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pregnancy

mood swings in pregnancy

6 minutes

17/12/2021

There are no two ways about it, pregnancy is a rollercoaster ride, as your body goes through all sorts of changes in preparation for both carrying and giving birth to your baby.

Among the things that can be the most difficult to contend with – both for yourself and others – are the mood swings you might experience.

These feelings of frustration and even anger can be easily explained – they’re the result of the sudden surge of hormones your body is going through. But because they’re mental rather than physical and often happen out of the blue, they can feel more alien to expectant mothers than more obvious and well-documented changes such as increased weight gain, spider veins and morning sickness.

Here, we go into a bit more detail about why mood swings in pregnancy occur and share stories and tips from WaterWipes mums who’ve been through them.

  1. Is it normal to be angry during pregnancy?

  2. Mood swings in pregnancy: why do they happen?

  3. When do pregnancy mood swings start?

  4. How to control pregnancy mood swings

  5. First, second and third trimester mood swings: is there a difference?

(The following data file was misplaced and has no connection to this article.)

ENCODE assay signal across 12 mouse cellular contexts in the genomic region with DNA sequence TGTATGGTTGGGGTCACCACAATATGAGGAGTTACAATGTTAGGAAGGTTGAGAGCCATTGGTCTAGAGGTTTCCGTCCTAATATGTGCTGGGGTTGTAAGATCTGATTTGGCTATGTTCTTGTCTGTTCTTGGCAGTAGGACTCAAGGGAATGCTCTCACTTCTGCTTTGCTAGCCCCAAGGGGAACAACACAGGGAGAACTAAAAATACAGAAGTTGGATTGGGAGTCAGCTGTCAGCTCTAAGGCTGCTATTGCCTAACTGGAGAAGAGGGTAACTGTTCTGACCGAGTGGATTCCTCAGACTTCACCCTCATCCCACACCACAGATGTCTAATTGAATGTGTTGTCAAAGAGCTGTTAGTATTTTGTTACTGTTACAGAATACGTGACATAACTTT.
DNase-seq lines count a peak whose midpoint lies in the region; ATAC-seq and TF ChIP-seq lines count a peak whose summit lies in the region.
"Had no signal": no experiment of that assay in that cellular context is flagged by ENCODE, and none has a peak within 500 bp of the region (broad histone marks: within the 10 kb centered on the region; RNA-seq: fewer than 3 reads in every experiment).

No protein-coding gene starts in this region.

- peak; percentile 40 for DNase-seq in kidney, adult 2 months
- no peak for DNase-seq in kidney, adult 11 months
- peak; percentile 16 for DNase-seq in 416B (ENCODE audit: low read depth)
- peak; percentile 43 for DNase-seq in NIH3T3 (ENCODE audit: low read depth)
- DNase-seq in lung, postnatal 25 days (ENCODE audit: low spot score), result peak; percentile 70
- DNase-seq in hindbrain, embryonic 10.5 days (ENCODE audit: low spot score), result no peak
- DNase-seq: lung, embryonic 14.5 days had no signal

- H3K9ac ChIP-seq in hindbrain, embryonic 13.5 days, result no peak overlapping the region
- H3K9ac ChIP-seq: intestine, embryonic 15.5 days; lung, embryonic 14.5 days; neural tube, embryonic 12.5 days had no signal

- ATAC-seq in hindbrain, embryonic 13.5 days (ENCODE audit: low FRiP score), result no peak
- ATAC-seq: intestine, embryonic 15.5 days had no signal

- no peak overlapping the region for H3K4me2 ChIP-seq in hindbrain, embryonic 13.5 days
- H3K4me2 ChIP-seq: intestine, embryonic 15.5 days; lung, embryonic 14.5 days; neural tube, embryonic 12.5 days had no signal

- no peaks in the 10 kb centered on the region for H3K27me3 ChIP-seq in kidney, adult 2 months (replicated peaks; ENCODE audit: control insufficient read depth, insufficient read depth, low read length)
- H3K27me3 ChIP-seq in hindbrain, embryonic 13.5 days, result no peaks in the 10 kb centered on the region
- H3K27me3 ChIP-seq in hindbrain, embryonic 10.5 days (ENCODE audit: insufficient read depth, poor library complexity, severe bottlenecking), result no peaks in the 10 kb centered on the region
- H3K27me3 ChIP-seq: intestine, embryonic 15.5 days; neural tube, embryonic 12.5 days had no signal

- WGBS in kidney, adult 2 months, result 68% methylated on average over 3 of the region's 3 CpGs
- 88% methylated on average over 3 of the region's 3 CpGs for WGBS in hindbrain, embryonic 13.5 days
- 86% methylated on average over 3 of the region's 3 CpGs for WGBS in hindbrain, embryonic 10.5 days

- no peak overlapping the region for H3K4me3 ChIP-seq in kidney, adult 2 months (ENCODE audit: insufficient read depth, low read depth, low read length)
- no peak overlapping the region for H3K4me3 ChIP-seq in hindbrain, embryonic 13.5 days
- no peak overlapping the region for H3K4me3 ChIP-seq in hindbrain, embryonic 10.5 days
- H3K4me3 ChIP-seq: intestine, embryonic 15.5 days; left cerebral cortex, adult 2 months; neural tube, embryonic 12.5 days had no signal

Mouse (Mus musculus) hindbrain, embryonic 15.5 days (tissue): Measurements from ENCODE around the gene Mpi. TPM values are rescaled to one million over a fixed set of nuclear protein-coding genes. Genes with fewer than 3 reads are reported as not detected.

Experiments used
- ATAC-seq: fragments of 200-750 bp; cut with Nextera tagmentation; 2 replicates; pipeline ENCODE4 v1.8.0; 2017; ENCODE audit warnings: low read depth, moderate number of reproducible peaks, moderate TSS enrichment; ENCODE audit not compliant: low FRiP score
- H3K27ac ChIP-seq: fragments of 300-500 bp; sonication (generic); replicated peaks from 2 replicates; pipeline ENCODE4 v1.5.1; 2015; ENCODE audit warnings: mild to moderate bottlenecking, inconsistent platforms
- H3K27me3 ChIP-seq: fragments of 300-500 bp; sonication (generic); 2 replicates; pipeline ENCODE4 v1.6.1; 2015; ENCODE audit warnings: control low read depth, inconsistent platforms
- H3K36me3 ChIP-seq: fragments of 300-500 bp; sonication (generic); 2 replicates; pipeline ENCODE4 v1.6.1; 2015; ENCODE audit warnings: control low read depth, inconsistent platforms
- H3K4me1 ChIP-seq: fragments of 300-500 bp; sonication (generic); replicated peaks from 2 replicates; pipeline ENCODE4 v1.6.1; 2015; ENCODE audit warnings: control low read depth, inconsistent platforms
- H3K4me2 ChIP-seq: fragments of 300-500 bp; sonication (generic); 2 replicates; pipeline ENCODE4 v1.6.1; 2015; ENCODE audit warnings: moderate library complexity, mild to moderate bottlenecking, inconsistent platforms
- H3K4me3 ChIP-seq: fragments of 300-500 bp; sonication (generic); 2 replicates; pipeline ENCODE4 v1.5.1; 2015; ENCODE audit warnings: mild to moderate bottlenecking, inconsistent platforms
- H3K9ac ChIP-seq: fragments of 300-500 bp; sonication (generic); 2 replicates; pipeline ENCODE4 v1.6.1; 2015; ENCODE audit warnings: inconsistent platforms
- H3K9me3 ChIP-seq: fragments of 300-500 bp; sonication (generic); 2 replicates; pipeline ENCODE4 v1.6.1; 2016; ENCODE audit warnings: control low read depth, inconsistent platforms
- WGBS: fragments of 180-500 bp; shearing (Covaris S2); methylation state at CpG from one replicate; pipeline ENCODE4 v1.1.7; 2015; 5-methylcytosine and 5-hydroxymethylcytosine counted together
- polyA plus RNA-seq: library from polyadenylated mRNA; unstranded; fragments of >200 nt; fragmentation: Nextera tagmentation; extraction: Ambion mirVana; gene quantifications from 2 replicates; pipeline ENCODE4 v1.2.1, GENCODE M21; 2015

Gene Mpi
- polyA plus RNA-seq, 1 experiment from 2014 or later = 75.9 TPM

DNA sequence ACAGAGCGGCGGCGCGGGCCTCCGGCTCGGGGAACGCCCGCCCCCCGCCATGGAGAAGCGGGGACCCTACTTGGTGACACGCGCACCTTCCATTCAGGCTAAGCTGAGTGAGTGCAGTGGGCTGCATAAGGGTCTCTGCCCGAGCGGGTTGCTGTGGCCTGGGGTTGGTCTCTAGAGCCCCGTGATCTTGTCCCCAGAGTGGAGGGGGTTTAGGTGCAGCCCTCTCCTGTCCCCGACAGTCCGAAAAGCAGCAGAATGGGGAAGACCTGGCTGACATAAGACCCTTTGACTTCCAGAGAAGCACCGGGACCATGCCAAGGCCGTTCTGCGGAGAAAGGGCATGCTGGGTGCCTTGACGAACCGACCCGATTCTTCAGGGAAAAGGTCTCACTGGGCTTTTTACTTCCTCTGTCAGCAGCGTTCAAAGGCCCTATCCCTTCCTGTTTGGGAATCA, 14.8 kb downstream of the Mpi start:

Is it normal to be angry during pregnancy?

Yes, don’t worry, it’s completely normal to be angry during pregnancy. It’s also normal to be a bit sadder than usual. Oh yes, and happier too. In fact, you could find yourself experiencing all three of these emotions in a matter of minutes, and this is normal as well.

Symptoms of mood swings in pregnancy include:

  • Irritation/frustration

  • Anger – often out of the blue

  • Feeling tearful for no obvious reason

  • Extreme happiness

  • Anxiety

  • Stronger than usual moods generally

The mood swings were definitely the hardest part of the first few months of pregnancy for me. The morning sickness I could just about deal with; what I couldn’t deal with was the guilt I felt after yelling at my husband for everything from over toasting my breakfast to leaving the toilet seat up. We were both very relieved when my hormones calmed down during the second trimester – and still laugh about ‘my diva phase’ now.” – Madison, mum to Elena, six months

Mood swings in pregnancy: why do they happen?

Not every mum will blow hot one minute and cold the next during pregnancy, but lots do, and there’s a very simple explanation for it.